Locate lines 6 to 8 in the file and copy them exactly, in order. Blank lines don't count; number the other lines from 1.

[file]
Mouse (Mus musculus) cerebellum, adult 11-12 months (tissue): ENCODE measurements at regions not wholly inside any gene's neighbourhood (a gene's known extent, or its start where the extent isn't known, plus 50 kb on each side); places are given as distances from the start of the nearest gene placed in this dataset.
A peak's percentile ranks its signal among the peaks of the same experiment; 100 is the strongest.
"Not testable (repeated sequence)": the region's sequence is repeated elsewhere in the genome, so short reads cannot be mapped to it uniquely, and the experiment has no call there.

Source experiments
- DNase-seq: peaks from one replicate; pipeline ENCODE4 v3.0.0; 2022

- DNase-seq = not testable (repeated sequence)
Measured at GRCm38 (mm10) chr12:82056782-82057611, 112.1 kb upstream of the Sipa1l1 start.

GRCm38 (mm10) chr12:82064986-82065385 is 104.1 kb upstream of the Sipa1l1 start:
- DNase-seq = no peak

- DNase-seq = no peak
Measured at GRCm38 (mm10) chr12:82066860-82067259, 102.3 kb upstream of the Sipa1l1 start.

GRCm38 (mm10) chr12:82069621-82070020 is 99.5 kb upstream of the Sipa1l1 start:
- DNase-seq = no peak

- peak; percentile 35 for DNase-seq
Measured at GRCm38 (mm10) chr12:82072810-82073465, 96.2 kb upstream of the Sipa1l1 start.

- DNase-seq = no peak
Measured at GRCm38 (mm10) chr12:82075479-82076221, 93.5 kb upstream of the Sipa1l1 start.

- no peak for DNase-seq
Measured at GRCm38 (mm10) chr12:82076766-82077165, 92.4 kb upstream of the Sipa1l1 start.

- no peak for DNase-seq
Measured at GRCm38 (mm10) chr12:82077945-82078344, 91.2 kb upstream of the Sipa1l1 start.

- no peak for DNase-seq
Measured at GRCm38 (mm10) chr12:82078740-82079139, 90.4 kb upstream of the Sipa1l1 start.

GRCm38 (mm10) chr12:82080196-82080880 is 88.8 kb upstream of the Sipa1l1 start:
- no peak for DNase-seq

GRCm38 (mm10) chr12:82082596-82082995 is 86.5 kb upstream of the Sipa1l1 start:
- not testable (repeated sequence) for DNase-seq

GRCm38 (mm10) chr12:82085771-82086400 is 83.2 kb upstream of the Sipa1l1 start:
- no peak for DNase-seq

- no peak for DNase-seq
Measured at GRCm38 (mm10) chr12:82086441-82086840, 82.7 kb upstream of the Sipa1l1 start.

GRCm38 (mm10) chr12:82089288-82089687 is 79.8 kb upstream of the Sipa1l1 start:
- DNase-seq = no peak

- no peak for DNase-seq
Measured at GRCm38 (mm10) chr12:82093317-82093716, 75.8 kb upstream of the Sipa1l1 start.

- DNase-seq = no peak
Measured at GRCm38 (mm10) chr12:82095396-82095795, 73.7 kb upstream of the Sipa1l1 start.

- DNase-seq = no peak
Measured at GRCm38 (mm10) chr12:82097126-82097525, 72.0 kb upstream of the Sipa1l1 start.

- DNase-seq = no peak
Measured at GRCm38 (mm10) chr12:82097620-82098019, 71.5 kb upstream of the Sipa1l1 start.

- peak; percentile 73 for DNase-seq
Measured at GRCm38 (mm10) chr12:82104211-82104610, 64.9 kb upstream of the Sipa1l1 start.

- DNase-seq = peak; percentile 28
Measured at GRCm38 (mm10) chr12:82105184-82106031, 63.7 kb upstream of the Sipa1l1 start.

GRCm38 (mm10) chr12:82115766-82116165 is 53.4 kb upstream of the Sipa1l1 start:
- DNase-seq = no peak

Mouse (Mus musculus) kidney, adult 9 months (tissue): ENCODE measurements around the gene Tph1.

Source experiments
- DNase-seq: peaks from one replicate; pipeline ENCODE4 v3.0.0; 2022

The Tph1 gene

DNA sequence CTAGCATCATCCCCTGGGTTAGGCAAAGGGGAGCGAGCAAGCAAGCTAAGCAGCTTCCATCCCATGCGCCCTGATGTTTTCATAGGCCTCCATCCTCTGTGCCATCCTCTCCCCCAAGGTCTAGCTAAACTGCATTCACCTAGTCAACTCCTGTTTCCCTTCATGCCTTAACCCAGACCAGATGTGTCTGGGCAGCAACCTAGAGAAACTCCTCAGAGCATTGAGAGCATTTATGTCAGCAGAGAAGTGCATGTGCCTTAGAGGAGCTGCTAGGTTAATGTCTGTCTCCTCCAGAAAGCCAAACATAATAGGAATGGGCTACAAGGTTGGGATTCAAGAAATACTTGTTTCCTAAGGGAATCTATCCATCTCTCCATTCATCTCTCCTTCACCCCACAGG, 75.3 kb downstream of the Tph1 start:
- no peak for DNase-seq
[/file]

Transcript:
- DNase-seq = not testable (repeated sequence)
Measured at GRCm38 (mm10) chr12:82056782-82057611, 112.1 kb upstream of the Sipa1l1 start.

GRCm38 (mm10) chr12:82064986-82065385 is 104.1 kb upstream of the Sipa1l1 start: